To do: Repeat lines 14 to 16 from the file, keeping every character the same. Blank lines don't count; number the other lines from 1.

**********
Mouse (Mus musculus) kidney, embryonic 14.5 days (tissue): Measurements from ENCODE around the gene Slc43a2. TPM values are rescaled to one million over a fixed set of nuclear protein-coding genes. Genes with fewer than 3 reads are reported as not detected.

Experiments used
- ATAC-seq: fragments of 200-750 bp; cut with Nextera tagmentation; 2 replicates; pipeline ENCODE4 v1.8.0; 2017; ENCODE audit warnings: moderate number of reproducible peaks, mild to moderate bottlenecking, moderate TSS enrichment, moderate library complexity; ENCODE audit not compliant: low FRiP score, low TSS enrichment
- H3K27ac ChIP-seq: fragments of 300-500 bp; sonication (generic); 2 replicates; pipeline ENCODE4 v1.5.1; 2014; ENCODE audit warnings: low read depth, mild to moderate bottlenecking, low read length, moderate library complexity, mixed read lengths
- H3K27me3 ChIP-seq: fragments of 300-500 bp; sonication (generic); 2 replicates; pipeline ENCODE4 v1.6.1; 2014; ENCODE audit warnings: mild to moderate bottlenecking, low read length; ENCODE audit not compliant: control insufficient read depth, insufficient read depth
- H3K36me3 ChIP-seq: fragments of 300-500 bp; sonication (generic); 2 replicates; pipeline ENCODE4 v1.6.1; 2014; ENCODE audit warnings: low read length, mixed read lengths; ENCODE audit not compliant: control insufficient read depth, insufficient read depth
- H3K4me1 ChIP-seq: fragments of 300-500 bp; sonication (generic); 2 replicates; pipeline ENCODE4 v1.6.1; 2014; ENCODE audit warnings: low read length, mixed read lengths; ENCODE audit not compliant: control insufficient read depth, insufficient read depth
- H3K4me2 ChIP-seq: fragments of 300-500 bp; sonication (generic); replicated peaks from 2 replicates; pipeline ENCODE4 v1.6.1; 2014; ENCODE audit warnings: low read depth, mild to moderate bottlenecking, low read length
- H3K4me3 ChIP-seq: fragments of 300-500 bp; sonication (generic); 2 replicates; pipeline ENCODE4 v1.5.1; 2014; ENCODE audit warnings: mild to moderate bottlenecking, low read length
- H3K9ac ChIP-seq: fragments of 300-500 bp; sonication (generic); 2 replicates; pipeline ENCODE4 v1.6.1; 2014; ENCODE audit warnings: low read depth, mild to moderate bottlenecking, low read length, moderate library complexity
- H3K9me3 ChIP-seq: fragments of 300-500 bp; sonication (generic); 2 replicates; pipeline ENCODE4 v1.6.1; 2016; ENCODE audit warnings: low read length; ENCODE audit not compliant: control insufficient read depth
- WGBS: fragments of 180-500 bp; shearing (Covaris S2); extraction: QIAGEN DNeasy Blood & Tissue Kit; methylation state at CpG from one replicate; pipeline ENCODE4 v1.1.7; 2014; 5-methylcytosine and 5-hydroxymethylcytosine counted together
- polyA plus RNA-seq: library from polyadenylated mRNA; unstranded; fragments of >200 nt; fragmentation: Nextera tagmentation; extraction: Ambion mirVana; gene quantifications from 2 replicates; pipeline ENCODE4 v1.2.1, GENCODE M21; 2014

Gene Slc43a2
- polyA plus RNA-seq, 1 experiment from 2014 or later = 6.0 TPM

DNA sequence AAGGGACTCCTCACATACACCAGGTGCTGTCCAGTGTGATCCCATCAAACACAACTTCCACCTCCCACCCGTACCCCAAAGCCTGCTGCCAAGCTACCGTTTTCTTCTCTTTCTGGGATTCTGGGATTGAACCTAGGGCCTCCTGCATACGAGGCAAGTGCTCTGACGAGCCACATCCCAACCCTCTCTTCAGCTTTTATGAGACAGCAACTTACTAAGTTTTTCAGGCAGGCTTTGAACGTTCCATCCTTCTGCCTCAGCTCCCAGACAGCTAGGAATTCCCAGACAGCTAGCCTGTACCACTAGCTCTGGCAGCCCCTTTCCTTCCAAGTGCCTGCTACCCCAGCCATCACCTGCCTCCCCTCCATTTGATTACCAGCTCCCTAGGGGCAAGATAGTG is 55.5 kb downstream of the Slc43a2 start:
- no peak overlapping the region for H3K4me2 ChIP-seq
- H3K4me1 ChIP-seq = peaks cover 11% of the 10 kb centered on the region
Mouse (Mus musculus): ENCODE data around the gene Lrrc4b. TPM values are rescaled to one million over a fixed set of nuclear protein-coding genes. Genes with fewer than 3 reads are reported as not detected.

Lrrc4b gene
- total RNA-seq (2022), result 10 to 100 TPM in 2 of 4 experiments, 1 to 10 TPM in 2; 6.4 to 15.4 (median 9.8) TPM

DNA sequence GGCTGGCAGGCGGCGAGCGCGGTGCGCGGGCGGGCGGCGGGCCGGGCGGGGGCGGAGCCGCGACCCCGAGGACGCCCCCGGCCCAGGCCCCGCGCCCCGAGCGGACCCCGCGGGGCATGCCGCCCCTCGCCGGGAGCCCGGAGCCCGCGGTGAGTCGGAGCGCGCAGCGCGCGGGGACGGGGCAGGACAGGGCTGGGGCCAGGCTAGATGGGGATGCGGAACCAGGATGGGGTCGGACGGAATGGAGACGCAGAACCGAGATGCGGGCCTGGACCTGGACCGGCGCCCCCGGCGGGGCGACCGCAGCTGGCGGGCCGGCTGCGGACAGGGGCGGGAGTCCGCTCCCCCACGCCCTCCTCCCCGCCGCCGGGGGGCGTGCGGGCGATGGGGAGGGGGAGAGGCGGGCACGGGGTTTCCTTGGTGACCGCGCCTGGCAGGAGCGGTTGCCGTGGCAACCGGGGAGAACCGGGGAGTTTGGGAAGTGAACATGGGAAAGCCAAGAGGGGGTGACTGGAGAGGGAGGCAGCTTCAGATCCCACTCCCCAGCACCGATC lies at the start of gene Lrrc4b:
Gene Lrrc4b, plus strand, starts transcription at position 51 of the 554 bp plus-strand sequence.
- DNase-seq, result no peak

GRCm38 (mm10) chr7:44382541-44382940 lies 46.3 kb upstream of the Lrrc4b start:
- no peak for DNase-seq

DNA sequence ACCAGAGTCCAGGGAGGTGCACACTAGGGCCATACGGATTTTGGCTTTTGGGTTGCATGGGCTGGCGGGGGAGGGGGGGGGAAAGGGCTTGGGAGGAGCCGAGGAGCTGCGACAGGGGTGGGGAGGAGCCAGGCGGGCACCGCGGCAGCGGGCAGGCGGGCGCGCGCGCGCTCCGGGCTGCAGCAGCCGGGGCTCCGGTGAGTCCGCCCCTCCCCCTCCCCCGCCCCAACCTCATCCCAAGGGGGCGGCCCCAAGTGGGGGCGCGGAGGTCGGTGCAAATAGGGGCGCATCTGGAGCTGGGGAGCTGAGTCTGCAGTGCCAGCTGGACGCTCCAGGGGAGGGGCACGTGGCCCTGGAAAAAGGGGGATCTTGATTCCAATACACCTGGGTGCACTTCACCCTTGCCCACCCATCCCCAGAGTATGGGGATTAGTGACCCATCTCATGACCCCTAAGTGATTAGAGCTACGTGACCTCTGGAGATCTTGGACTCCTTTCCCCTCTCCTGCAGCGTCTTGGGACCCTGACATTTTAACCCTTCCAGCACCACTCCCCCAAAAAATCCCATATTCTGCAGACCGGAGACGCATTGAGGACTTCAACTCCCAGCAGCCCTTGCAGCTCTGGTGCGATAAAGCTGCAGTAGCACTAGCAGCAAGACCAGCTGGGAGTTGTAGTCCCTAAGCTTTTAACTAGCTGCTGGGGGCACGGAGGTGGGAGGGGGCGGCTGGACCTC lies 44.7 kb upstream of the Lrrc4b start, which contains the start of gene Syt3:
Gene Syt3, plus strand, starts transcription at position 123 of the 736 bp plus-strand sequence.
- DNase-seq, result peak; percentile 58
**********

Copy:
Gene Slc43a2
- polyA plus RNA-seq, 1 experiment from 2014 or later = 6.0 TPM

DNA sequence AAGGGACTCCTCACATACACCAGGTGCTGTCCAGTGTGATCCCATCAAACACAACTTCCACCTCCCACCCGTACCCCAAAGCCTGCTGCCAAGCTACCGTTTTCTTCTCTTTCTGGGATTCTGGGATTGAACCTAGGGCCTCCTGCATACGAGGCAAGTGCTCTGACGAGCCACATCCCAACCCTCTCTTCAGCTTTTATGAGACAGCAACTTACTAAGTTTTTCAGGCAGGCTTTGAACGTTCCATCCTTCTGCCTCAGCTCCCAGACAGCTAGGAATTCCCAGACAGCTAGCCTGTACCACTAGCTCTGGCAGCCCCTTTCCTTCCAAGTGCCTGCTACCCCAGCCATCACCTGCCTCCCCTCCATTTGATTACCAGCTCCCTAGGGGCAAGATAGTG is 55.5 kb downstream of the Slc43a2 start: